Focus on your weaknesses as much as your strengths – it sounds obvious, but ask yourself how often you choose to do the runs or gym sessions you find hardest. By facing your Achilles' heel head-on, you'll see your times improve twice as fast, and also feel a stronger runner mentally. And don't see your weaknesses as 'problems', but areas that can take you up a level. Rupert Pepper, Poole Runners (poolerunners.com)

  7. Be patient
    Increase frequency, duration and intensity gradually. One good week doesn't mean you're ready to move on immediately, so consolidate gains before pushing yourself too hard. The bravest thing a runner can do is make the choice not to run. Alex McEwen, City of Edinburgh AC (edinburghac.org.uk)

  8. Cross-train
    If you want to avoid injury, complement your running with other activities such as swimming, resistance work in the gym and cycling – if nothing else, it stops you going insane and gives you something to do to maintain fitness when injury does strike. Karen Hancock, Serpentine Running Club (serpentine.org.uk)

  9. Get together
    Socialise with other runners away from running – this provides invaluable time for you to communicate concerns away from the fear of judgement from your peers, and become a 'real' person. Don't be afraid to hand out your email address or mobile number so you can discuss concerns on non-training days – but make sure it's not a work email address! Instead, set up a different one with a webmail accessible address, like gmail.com, and explain you'll pick up messages in the evenings and reply when possible. John Wood, City of Sheffield AC (sheffieldathletics.co.uk)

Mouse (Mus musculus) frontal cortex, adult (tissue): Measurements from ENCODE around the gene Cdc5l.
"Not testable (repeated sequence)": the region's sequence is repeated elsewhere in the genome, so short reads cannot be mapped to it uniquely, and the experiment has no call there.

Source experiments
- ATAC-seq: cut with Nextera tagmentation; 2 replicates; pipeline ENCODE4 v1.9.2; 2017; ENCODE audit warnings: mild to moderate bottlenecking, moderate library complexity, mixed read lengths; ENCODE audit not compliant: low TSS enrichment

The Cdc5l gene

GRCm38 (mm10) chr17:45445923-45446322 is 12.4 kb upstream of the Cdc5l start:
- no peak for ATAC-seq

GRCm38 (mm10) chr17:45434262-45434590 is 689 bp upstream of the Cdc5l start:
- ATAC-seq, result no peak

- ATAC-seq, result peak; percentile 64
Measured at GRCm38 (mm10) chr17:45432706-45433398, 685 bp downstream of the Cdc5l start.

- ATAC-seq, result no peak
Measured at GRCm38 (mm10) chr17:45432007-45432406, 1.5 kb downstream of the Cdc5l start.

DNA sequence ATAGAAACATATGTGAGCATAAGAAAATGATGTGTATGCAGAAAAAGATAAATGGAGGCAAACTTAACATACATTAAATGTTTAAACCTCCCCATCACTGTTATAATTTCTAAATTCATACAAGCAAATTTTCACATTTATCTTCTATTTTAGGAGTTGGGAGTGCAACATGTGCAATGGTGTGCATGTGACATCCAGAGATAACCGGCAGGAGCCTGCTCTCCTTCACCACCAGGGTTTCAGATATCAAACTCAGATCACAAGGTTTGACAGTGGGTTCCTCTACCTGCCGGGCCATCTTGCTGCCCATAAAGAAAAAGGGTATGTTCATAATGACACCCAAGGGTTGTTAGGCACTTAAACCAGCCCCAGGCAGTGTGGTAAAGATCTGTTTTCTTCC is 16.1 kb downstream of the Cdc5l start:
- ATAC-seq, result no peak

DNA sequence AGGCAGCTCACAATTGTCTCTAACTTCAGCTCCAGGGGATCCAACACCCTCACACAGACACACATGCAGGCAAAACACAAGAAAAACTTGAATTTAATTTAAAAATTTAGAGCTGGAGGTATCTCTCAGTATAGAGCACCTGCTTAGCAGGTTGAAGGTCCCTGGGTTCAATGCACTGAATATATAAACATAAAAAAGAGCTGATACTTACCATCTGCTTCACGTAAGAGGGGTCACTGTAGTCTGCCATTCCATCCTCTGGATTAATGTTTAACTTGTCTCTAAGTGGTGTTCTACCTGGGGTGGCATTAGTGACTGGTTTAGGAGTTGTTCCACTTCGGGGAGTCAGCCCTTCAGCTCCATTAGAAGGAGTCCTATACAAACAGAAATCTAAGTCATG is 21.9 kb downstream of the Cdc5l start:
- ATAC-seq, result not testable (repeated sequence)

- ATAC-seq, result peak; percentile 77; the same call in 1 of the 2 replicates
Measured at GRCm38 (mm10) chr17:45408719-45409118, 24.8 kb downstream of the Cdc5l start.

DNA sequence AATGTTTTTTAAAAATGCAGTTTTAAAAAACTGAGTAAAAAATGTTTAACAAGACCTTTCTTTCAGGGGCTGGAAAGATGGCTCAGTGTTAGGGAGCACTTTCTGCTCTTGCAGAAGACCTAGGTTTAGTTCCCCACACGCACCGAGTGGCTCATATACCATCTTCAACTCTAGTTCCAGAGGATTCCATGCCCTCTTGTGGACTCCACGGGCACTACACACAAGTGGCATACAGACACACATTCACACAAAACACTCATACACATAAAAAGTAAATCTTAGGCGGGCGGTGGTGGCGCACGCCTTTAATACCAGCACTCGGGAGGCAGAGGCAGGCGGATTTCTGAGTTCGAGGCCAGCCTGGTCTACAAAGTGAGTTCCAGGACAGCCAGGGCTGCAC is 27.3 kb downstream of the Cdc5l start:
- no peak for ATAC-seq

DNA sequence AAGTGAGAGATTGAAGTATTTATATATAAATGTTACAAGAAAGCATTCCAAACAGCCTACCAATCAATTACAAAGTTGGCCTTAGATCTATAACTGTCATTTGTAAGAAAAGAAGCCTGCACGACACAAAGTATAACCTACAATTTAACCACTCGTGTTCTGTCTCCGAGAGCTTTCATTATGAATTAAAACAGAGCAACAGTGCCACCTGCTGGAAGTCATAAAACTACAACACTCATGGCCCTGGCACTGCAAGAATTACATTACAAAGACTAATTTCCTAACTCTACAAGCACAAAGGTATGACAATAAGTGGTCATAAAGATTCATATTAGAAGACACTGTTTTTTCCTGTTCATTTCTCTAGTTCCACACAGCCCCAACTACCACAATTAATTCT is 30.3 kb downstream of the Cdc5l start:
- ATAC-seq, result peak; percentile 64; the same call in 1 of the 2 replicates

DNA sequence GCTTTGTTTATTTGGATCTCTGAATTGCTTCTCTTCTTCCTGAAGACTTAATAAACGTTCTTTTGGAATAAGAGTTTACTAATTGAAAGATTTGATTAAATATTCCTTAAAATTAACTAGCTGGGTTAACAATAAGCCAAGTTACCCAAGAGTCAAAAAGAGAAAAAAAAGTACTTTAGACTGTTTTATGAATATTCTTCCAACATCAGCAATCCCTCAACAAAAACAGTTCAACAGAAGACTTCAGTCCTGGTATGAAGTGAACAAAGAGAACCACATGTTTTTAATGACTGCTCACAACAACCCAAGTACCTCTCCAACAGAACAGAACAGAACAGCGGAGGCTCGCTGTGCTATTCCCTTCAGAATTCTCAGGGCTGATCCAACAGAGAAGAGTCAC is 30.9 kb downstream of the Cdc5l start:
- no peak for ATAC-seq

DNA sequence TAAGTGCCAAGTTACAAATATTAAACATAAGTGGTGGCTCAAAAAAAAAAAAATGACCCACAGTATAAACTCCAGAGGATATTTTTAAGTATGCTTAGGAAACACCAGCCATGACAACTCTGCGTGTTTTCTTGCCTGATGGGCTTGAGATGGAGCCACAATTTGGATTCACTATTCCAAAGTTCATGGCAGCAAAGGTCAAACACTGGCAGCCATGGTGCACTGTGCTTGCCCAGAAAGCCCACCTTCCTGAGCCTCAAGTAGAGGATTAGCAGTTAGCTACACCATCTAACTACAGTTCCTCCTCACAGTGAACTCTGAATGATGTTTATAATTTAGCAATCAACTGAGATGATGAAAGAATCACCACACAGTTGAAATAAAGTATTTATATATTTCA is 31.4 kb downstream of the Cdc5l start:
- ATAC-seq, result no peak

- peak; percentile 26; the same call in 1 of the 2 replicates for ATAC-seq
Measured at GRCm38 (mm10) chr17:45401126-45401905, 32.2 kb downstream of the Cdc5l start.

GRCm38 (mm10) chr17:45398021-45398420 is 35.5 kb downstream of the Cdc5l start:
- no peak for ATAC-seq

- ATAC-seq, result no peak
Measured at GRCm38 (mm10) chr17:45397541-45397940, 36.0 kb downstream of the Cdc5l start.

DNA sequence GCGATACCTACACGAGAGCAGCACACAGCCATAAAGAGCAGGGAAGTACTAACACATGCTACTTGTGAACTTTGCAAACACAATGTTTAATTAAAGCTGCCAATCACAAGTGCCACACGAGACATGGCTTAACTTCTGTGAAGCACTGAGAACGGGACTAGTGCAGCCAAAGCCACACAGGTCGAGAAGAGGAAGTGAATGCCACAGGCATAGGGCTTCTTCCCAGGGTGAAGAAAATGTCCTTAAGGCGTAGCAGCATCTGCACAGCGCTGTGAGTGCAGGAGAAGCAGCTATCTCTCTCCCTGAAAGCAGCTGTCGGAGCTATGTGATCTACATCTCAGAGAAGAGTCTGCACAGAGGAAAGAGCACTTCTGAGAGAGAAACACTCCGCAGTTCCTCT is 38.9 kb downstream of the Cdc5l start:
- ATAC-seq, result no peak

10. Eat right
    Understand the importance of nutrition and hydration to get the most from your sessions, and most importantly, to aid recovery after sessions – you'll enjoy your running more and your times will come on leaps and bounds. You could even suggest a peer-review of food diaries – the process in itself makes you more self-aware of your diet and provides the motivation you need to put the right fuel in the tank. James Hayden, Notts AC (nottsac.co.uk)

Images: Tom Miles